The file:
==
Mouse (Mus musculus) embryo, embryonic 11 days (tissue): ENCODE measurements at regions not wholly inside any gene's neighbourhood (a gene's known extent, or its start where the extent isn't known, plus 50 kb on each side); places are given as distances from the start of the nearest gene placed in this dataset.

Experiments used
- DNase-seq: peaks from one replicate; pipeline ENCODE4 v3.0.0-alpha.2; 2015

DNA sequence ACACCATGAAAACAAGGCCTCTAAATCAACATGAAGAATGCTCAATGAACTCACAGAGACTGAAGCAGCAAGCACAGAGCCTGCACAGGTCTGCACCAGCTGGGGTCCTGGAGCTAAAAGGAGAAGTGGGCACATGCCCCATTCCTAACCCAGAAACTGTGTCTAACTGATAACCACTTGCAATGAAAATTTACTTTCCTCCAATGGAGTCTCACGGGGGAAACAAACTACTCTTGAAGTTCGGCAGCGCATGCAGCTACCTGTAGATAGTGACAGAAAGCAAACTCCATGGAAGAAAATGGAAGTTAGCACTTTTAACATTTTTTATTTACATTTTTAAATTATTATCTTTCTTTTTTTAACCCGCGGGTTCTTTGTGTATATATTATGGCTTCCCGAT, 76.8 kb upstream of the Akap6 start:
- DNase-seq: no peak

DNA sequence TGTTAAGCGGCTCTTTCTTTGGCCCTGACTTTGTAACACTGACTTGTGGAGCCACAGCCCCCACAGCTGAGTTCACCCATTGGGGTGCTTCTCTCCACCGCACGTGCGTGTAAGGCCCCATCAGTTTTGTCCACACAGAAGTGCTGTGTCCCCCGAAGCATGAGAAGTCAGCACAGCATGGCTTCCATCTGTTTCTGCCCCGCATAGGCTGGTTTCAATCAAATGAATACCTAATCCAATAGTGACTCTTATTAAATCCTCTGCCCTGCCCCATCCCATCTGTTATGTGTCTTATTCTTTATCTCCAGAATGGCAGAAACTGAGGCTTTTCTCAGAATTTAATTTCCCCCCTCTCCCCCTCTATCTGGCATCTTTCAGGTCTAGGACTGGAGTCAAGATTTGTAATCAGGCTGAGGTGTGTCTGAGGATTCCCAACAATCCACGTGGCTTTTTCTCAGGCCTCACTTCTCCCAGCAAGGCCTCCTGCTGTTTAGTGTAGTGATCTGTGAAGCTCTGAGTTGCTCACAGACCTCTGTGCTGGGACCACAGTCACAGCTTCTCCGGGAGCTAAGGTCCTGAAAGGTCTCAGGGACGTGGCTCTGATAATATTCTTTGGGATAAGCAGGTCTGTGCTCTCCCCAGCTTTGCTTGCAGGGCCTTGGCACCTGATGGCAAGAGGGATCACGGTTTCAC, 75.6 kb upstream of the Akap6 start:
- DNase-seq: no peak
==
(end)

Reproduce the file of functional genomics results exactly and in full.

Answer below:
Mouse (Mus musculus) embryo, embryonic 11 days (tissue): ENCODE measurements at regions not wholly inside any gene's neighbourhood (a gene's known extent, or its start where the extent isn't known, plus 50 kb on each side); places are given as distances from the start of the nearest gene placed in this dataset.

Experiments used
- DNase-seq: peaks from one replicate; pipeline ENCODE4 v3.0.0-alpha.2; 2015

DNA sequence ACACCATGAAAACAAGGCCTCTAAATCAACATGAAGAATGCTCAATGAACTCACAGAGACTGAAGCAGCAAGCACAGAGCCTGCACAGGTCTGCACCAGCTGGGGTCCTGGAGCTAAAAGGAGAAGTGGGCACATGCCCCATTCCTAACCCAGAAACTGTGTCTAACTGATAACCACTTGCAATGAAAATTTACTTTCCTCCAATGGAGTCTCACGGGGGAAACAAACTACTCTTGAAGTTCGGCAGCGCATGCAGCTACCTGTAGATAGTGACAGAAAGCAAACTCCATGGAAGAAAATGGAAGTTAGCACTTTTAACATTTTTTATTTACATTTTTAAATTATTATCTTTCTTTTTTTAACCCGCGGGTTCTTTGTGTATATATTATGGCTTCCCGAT, 76.8 kb upstream of the Akap6 start:
- DNase-seq: no peak

DNA sequence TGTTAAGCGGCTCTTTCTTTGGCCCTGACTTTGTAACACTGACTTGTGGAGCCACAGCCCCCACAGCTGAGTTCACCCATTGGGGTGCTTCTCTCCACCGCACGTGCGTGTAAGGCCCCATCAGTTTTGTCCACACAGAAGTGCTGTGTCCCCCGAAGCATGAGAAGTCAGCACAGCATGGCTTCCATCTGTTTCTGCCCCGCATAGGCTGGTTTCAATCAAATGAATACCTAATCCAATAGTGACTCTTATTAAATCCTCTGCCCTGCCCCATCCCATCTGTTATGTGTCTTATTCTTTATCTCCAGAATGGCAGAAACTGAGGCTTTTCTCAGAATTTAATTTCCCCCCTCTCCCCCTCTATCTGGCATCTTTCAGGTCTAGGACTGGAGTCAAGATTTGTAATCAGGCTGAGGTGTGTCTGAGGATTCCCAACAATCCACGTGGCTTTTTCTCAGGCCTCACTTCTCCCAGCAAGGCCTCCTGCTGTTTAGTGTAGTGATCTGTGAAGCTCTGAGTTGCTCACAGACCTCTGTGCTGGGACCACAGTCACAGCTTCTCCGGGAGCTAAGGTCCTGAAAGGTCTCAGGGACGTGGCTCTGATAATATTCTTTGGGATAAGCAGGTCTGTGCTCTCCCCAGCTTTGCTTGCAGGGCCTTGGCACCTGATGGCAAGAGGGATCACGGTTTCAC, 75.6 kb upstream of the Akap6 start:
- DNase-seq: no peak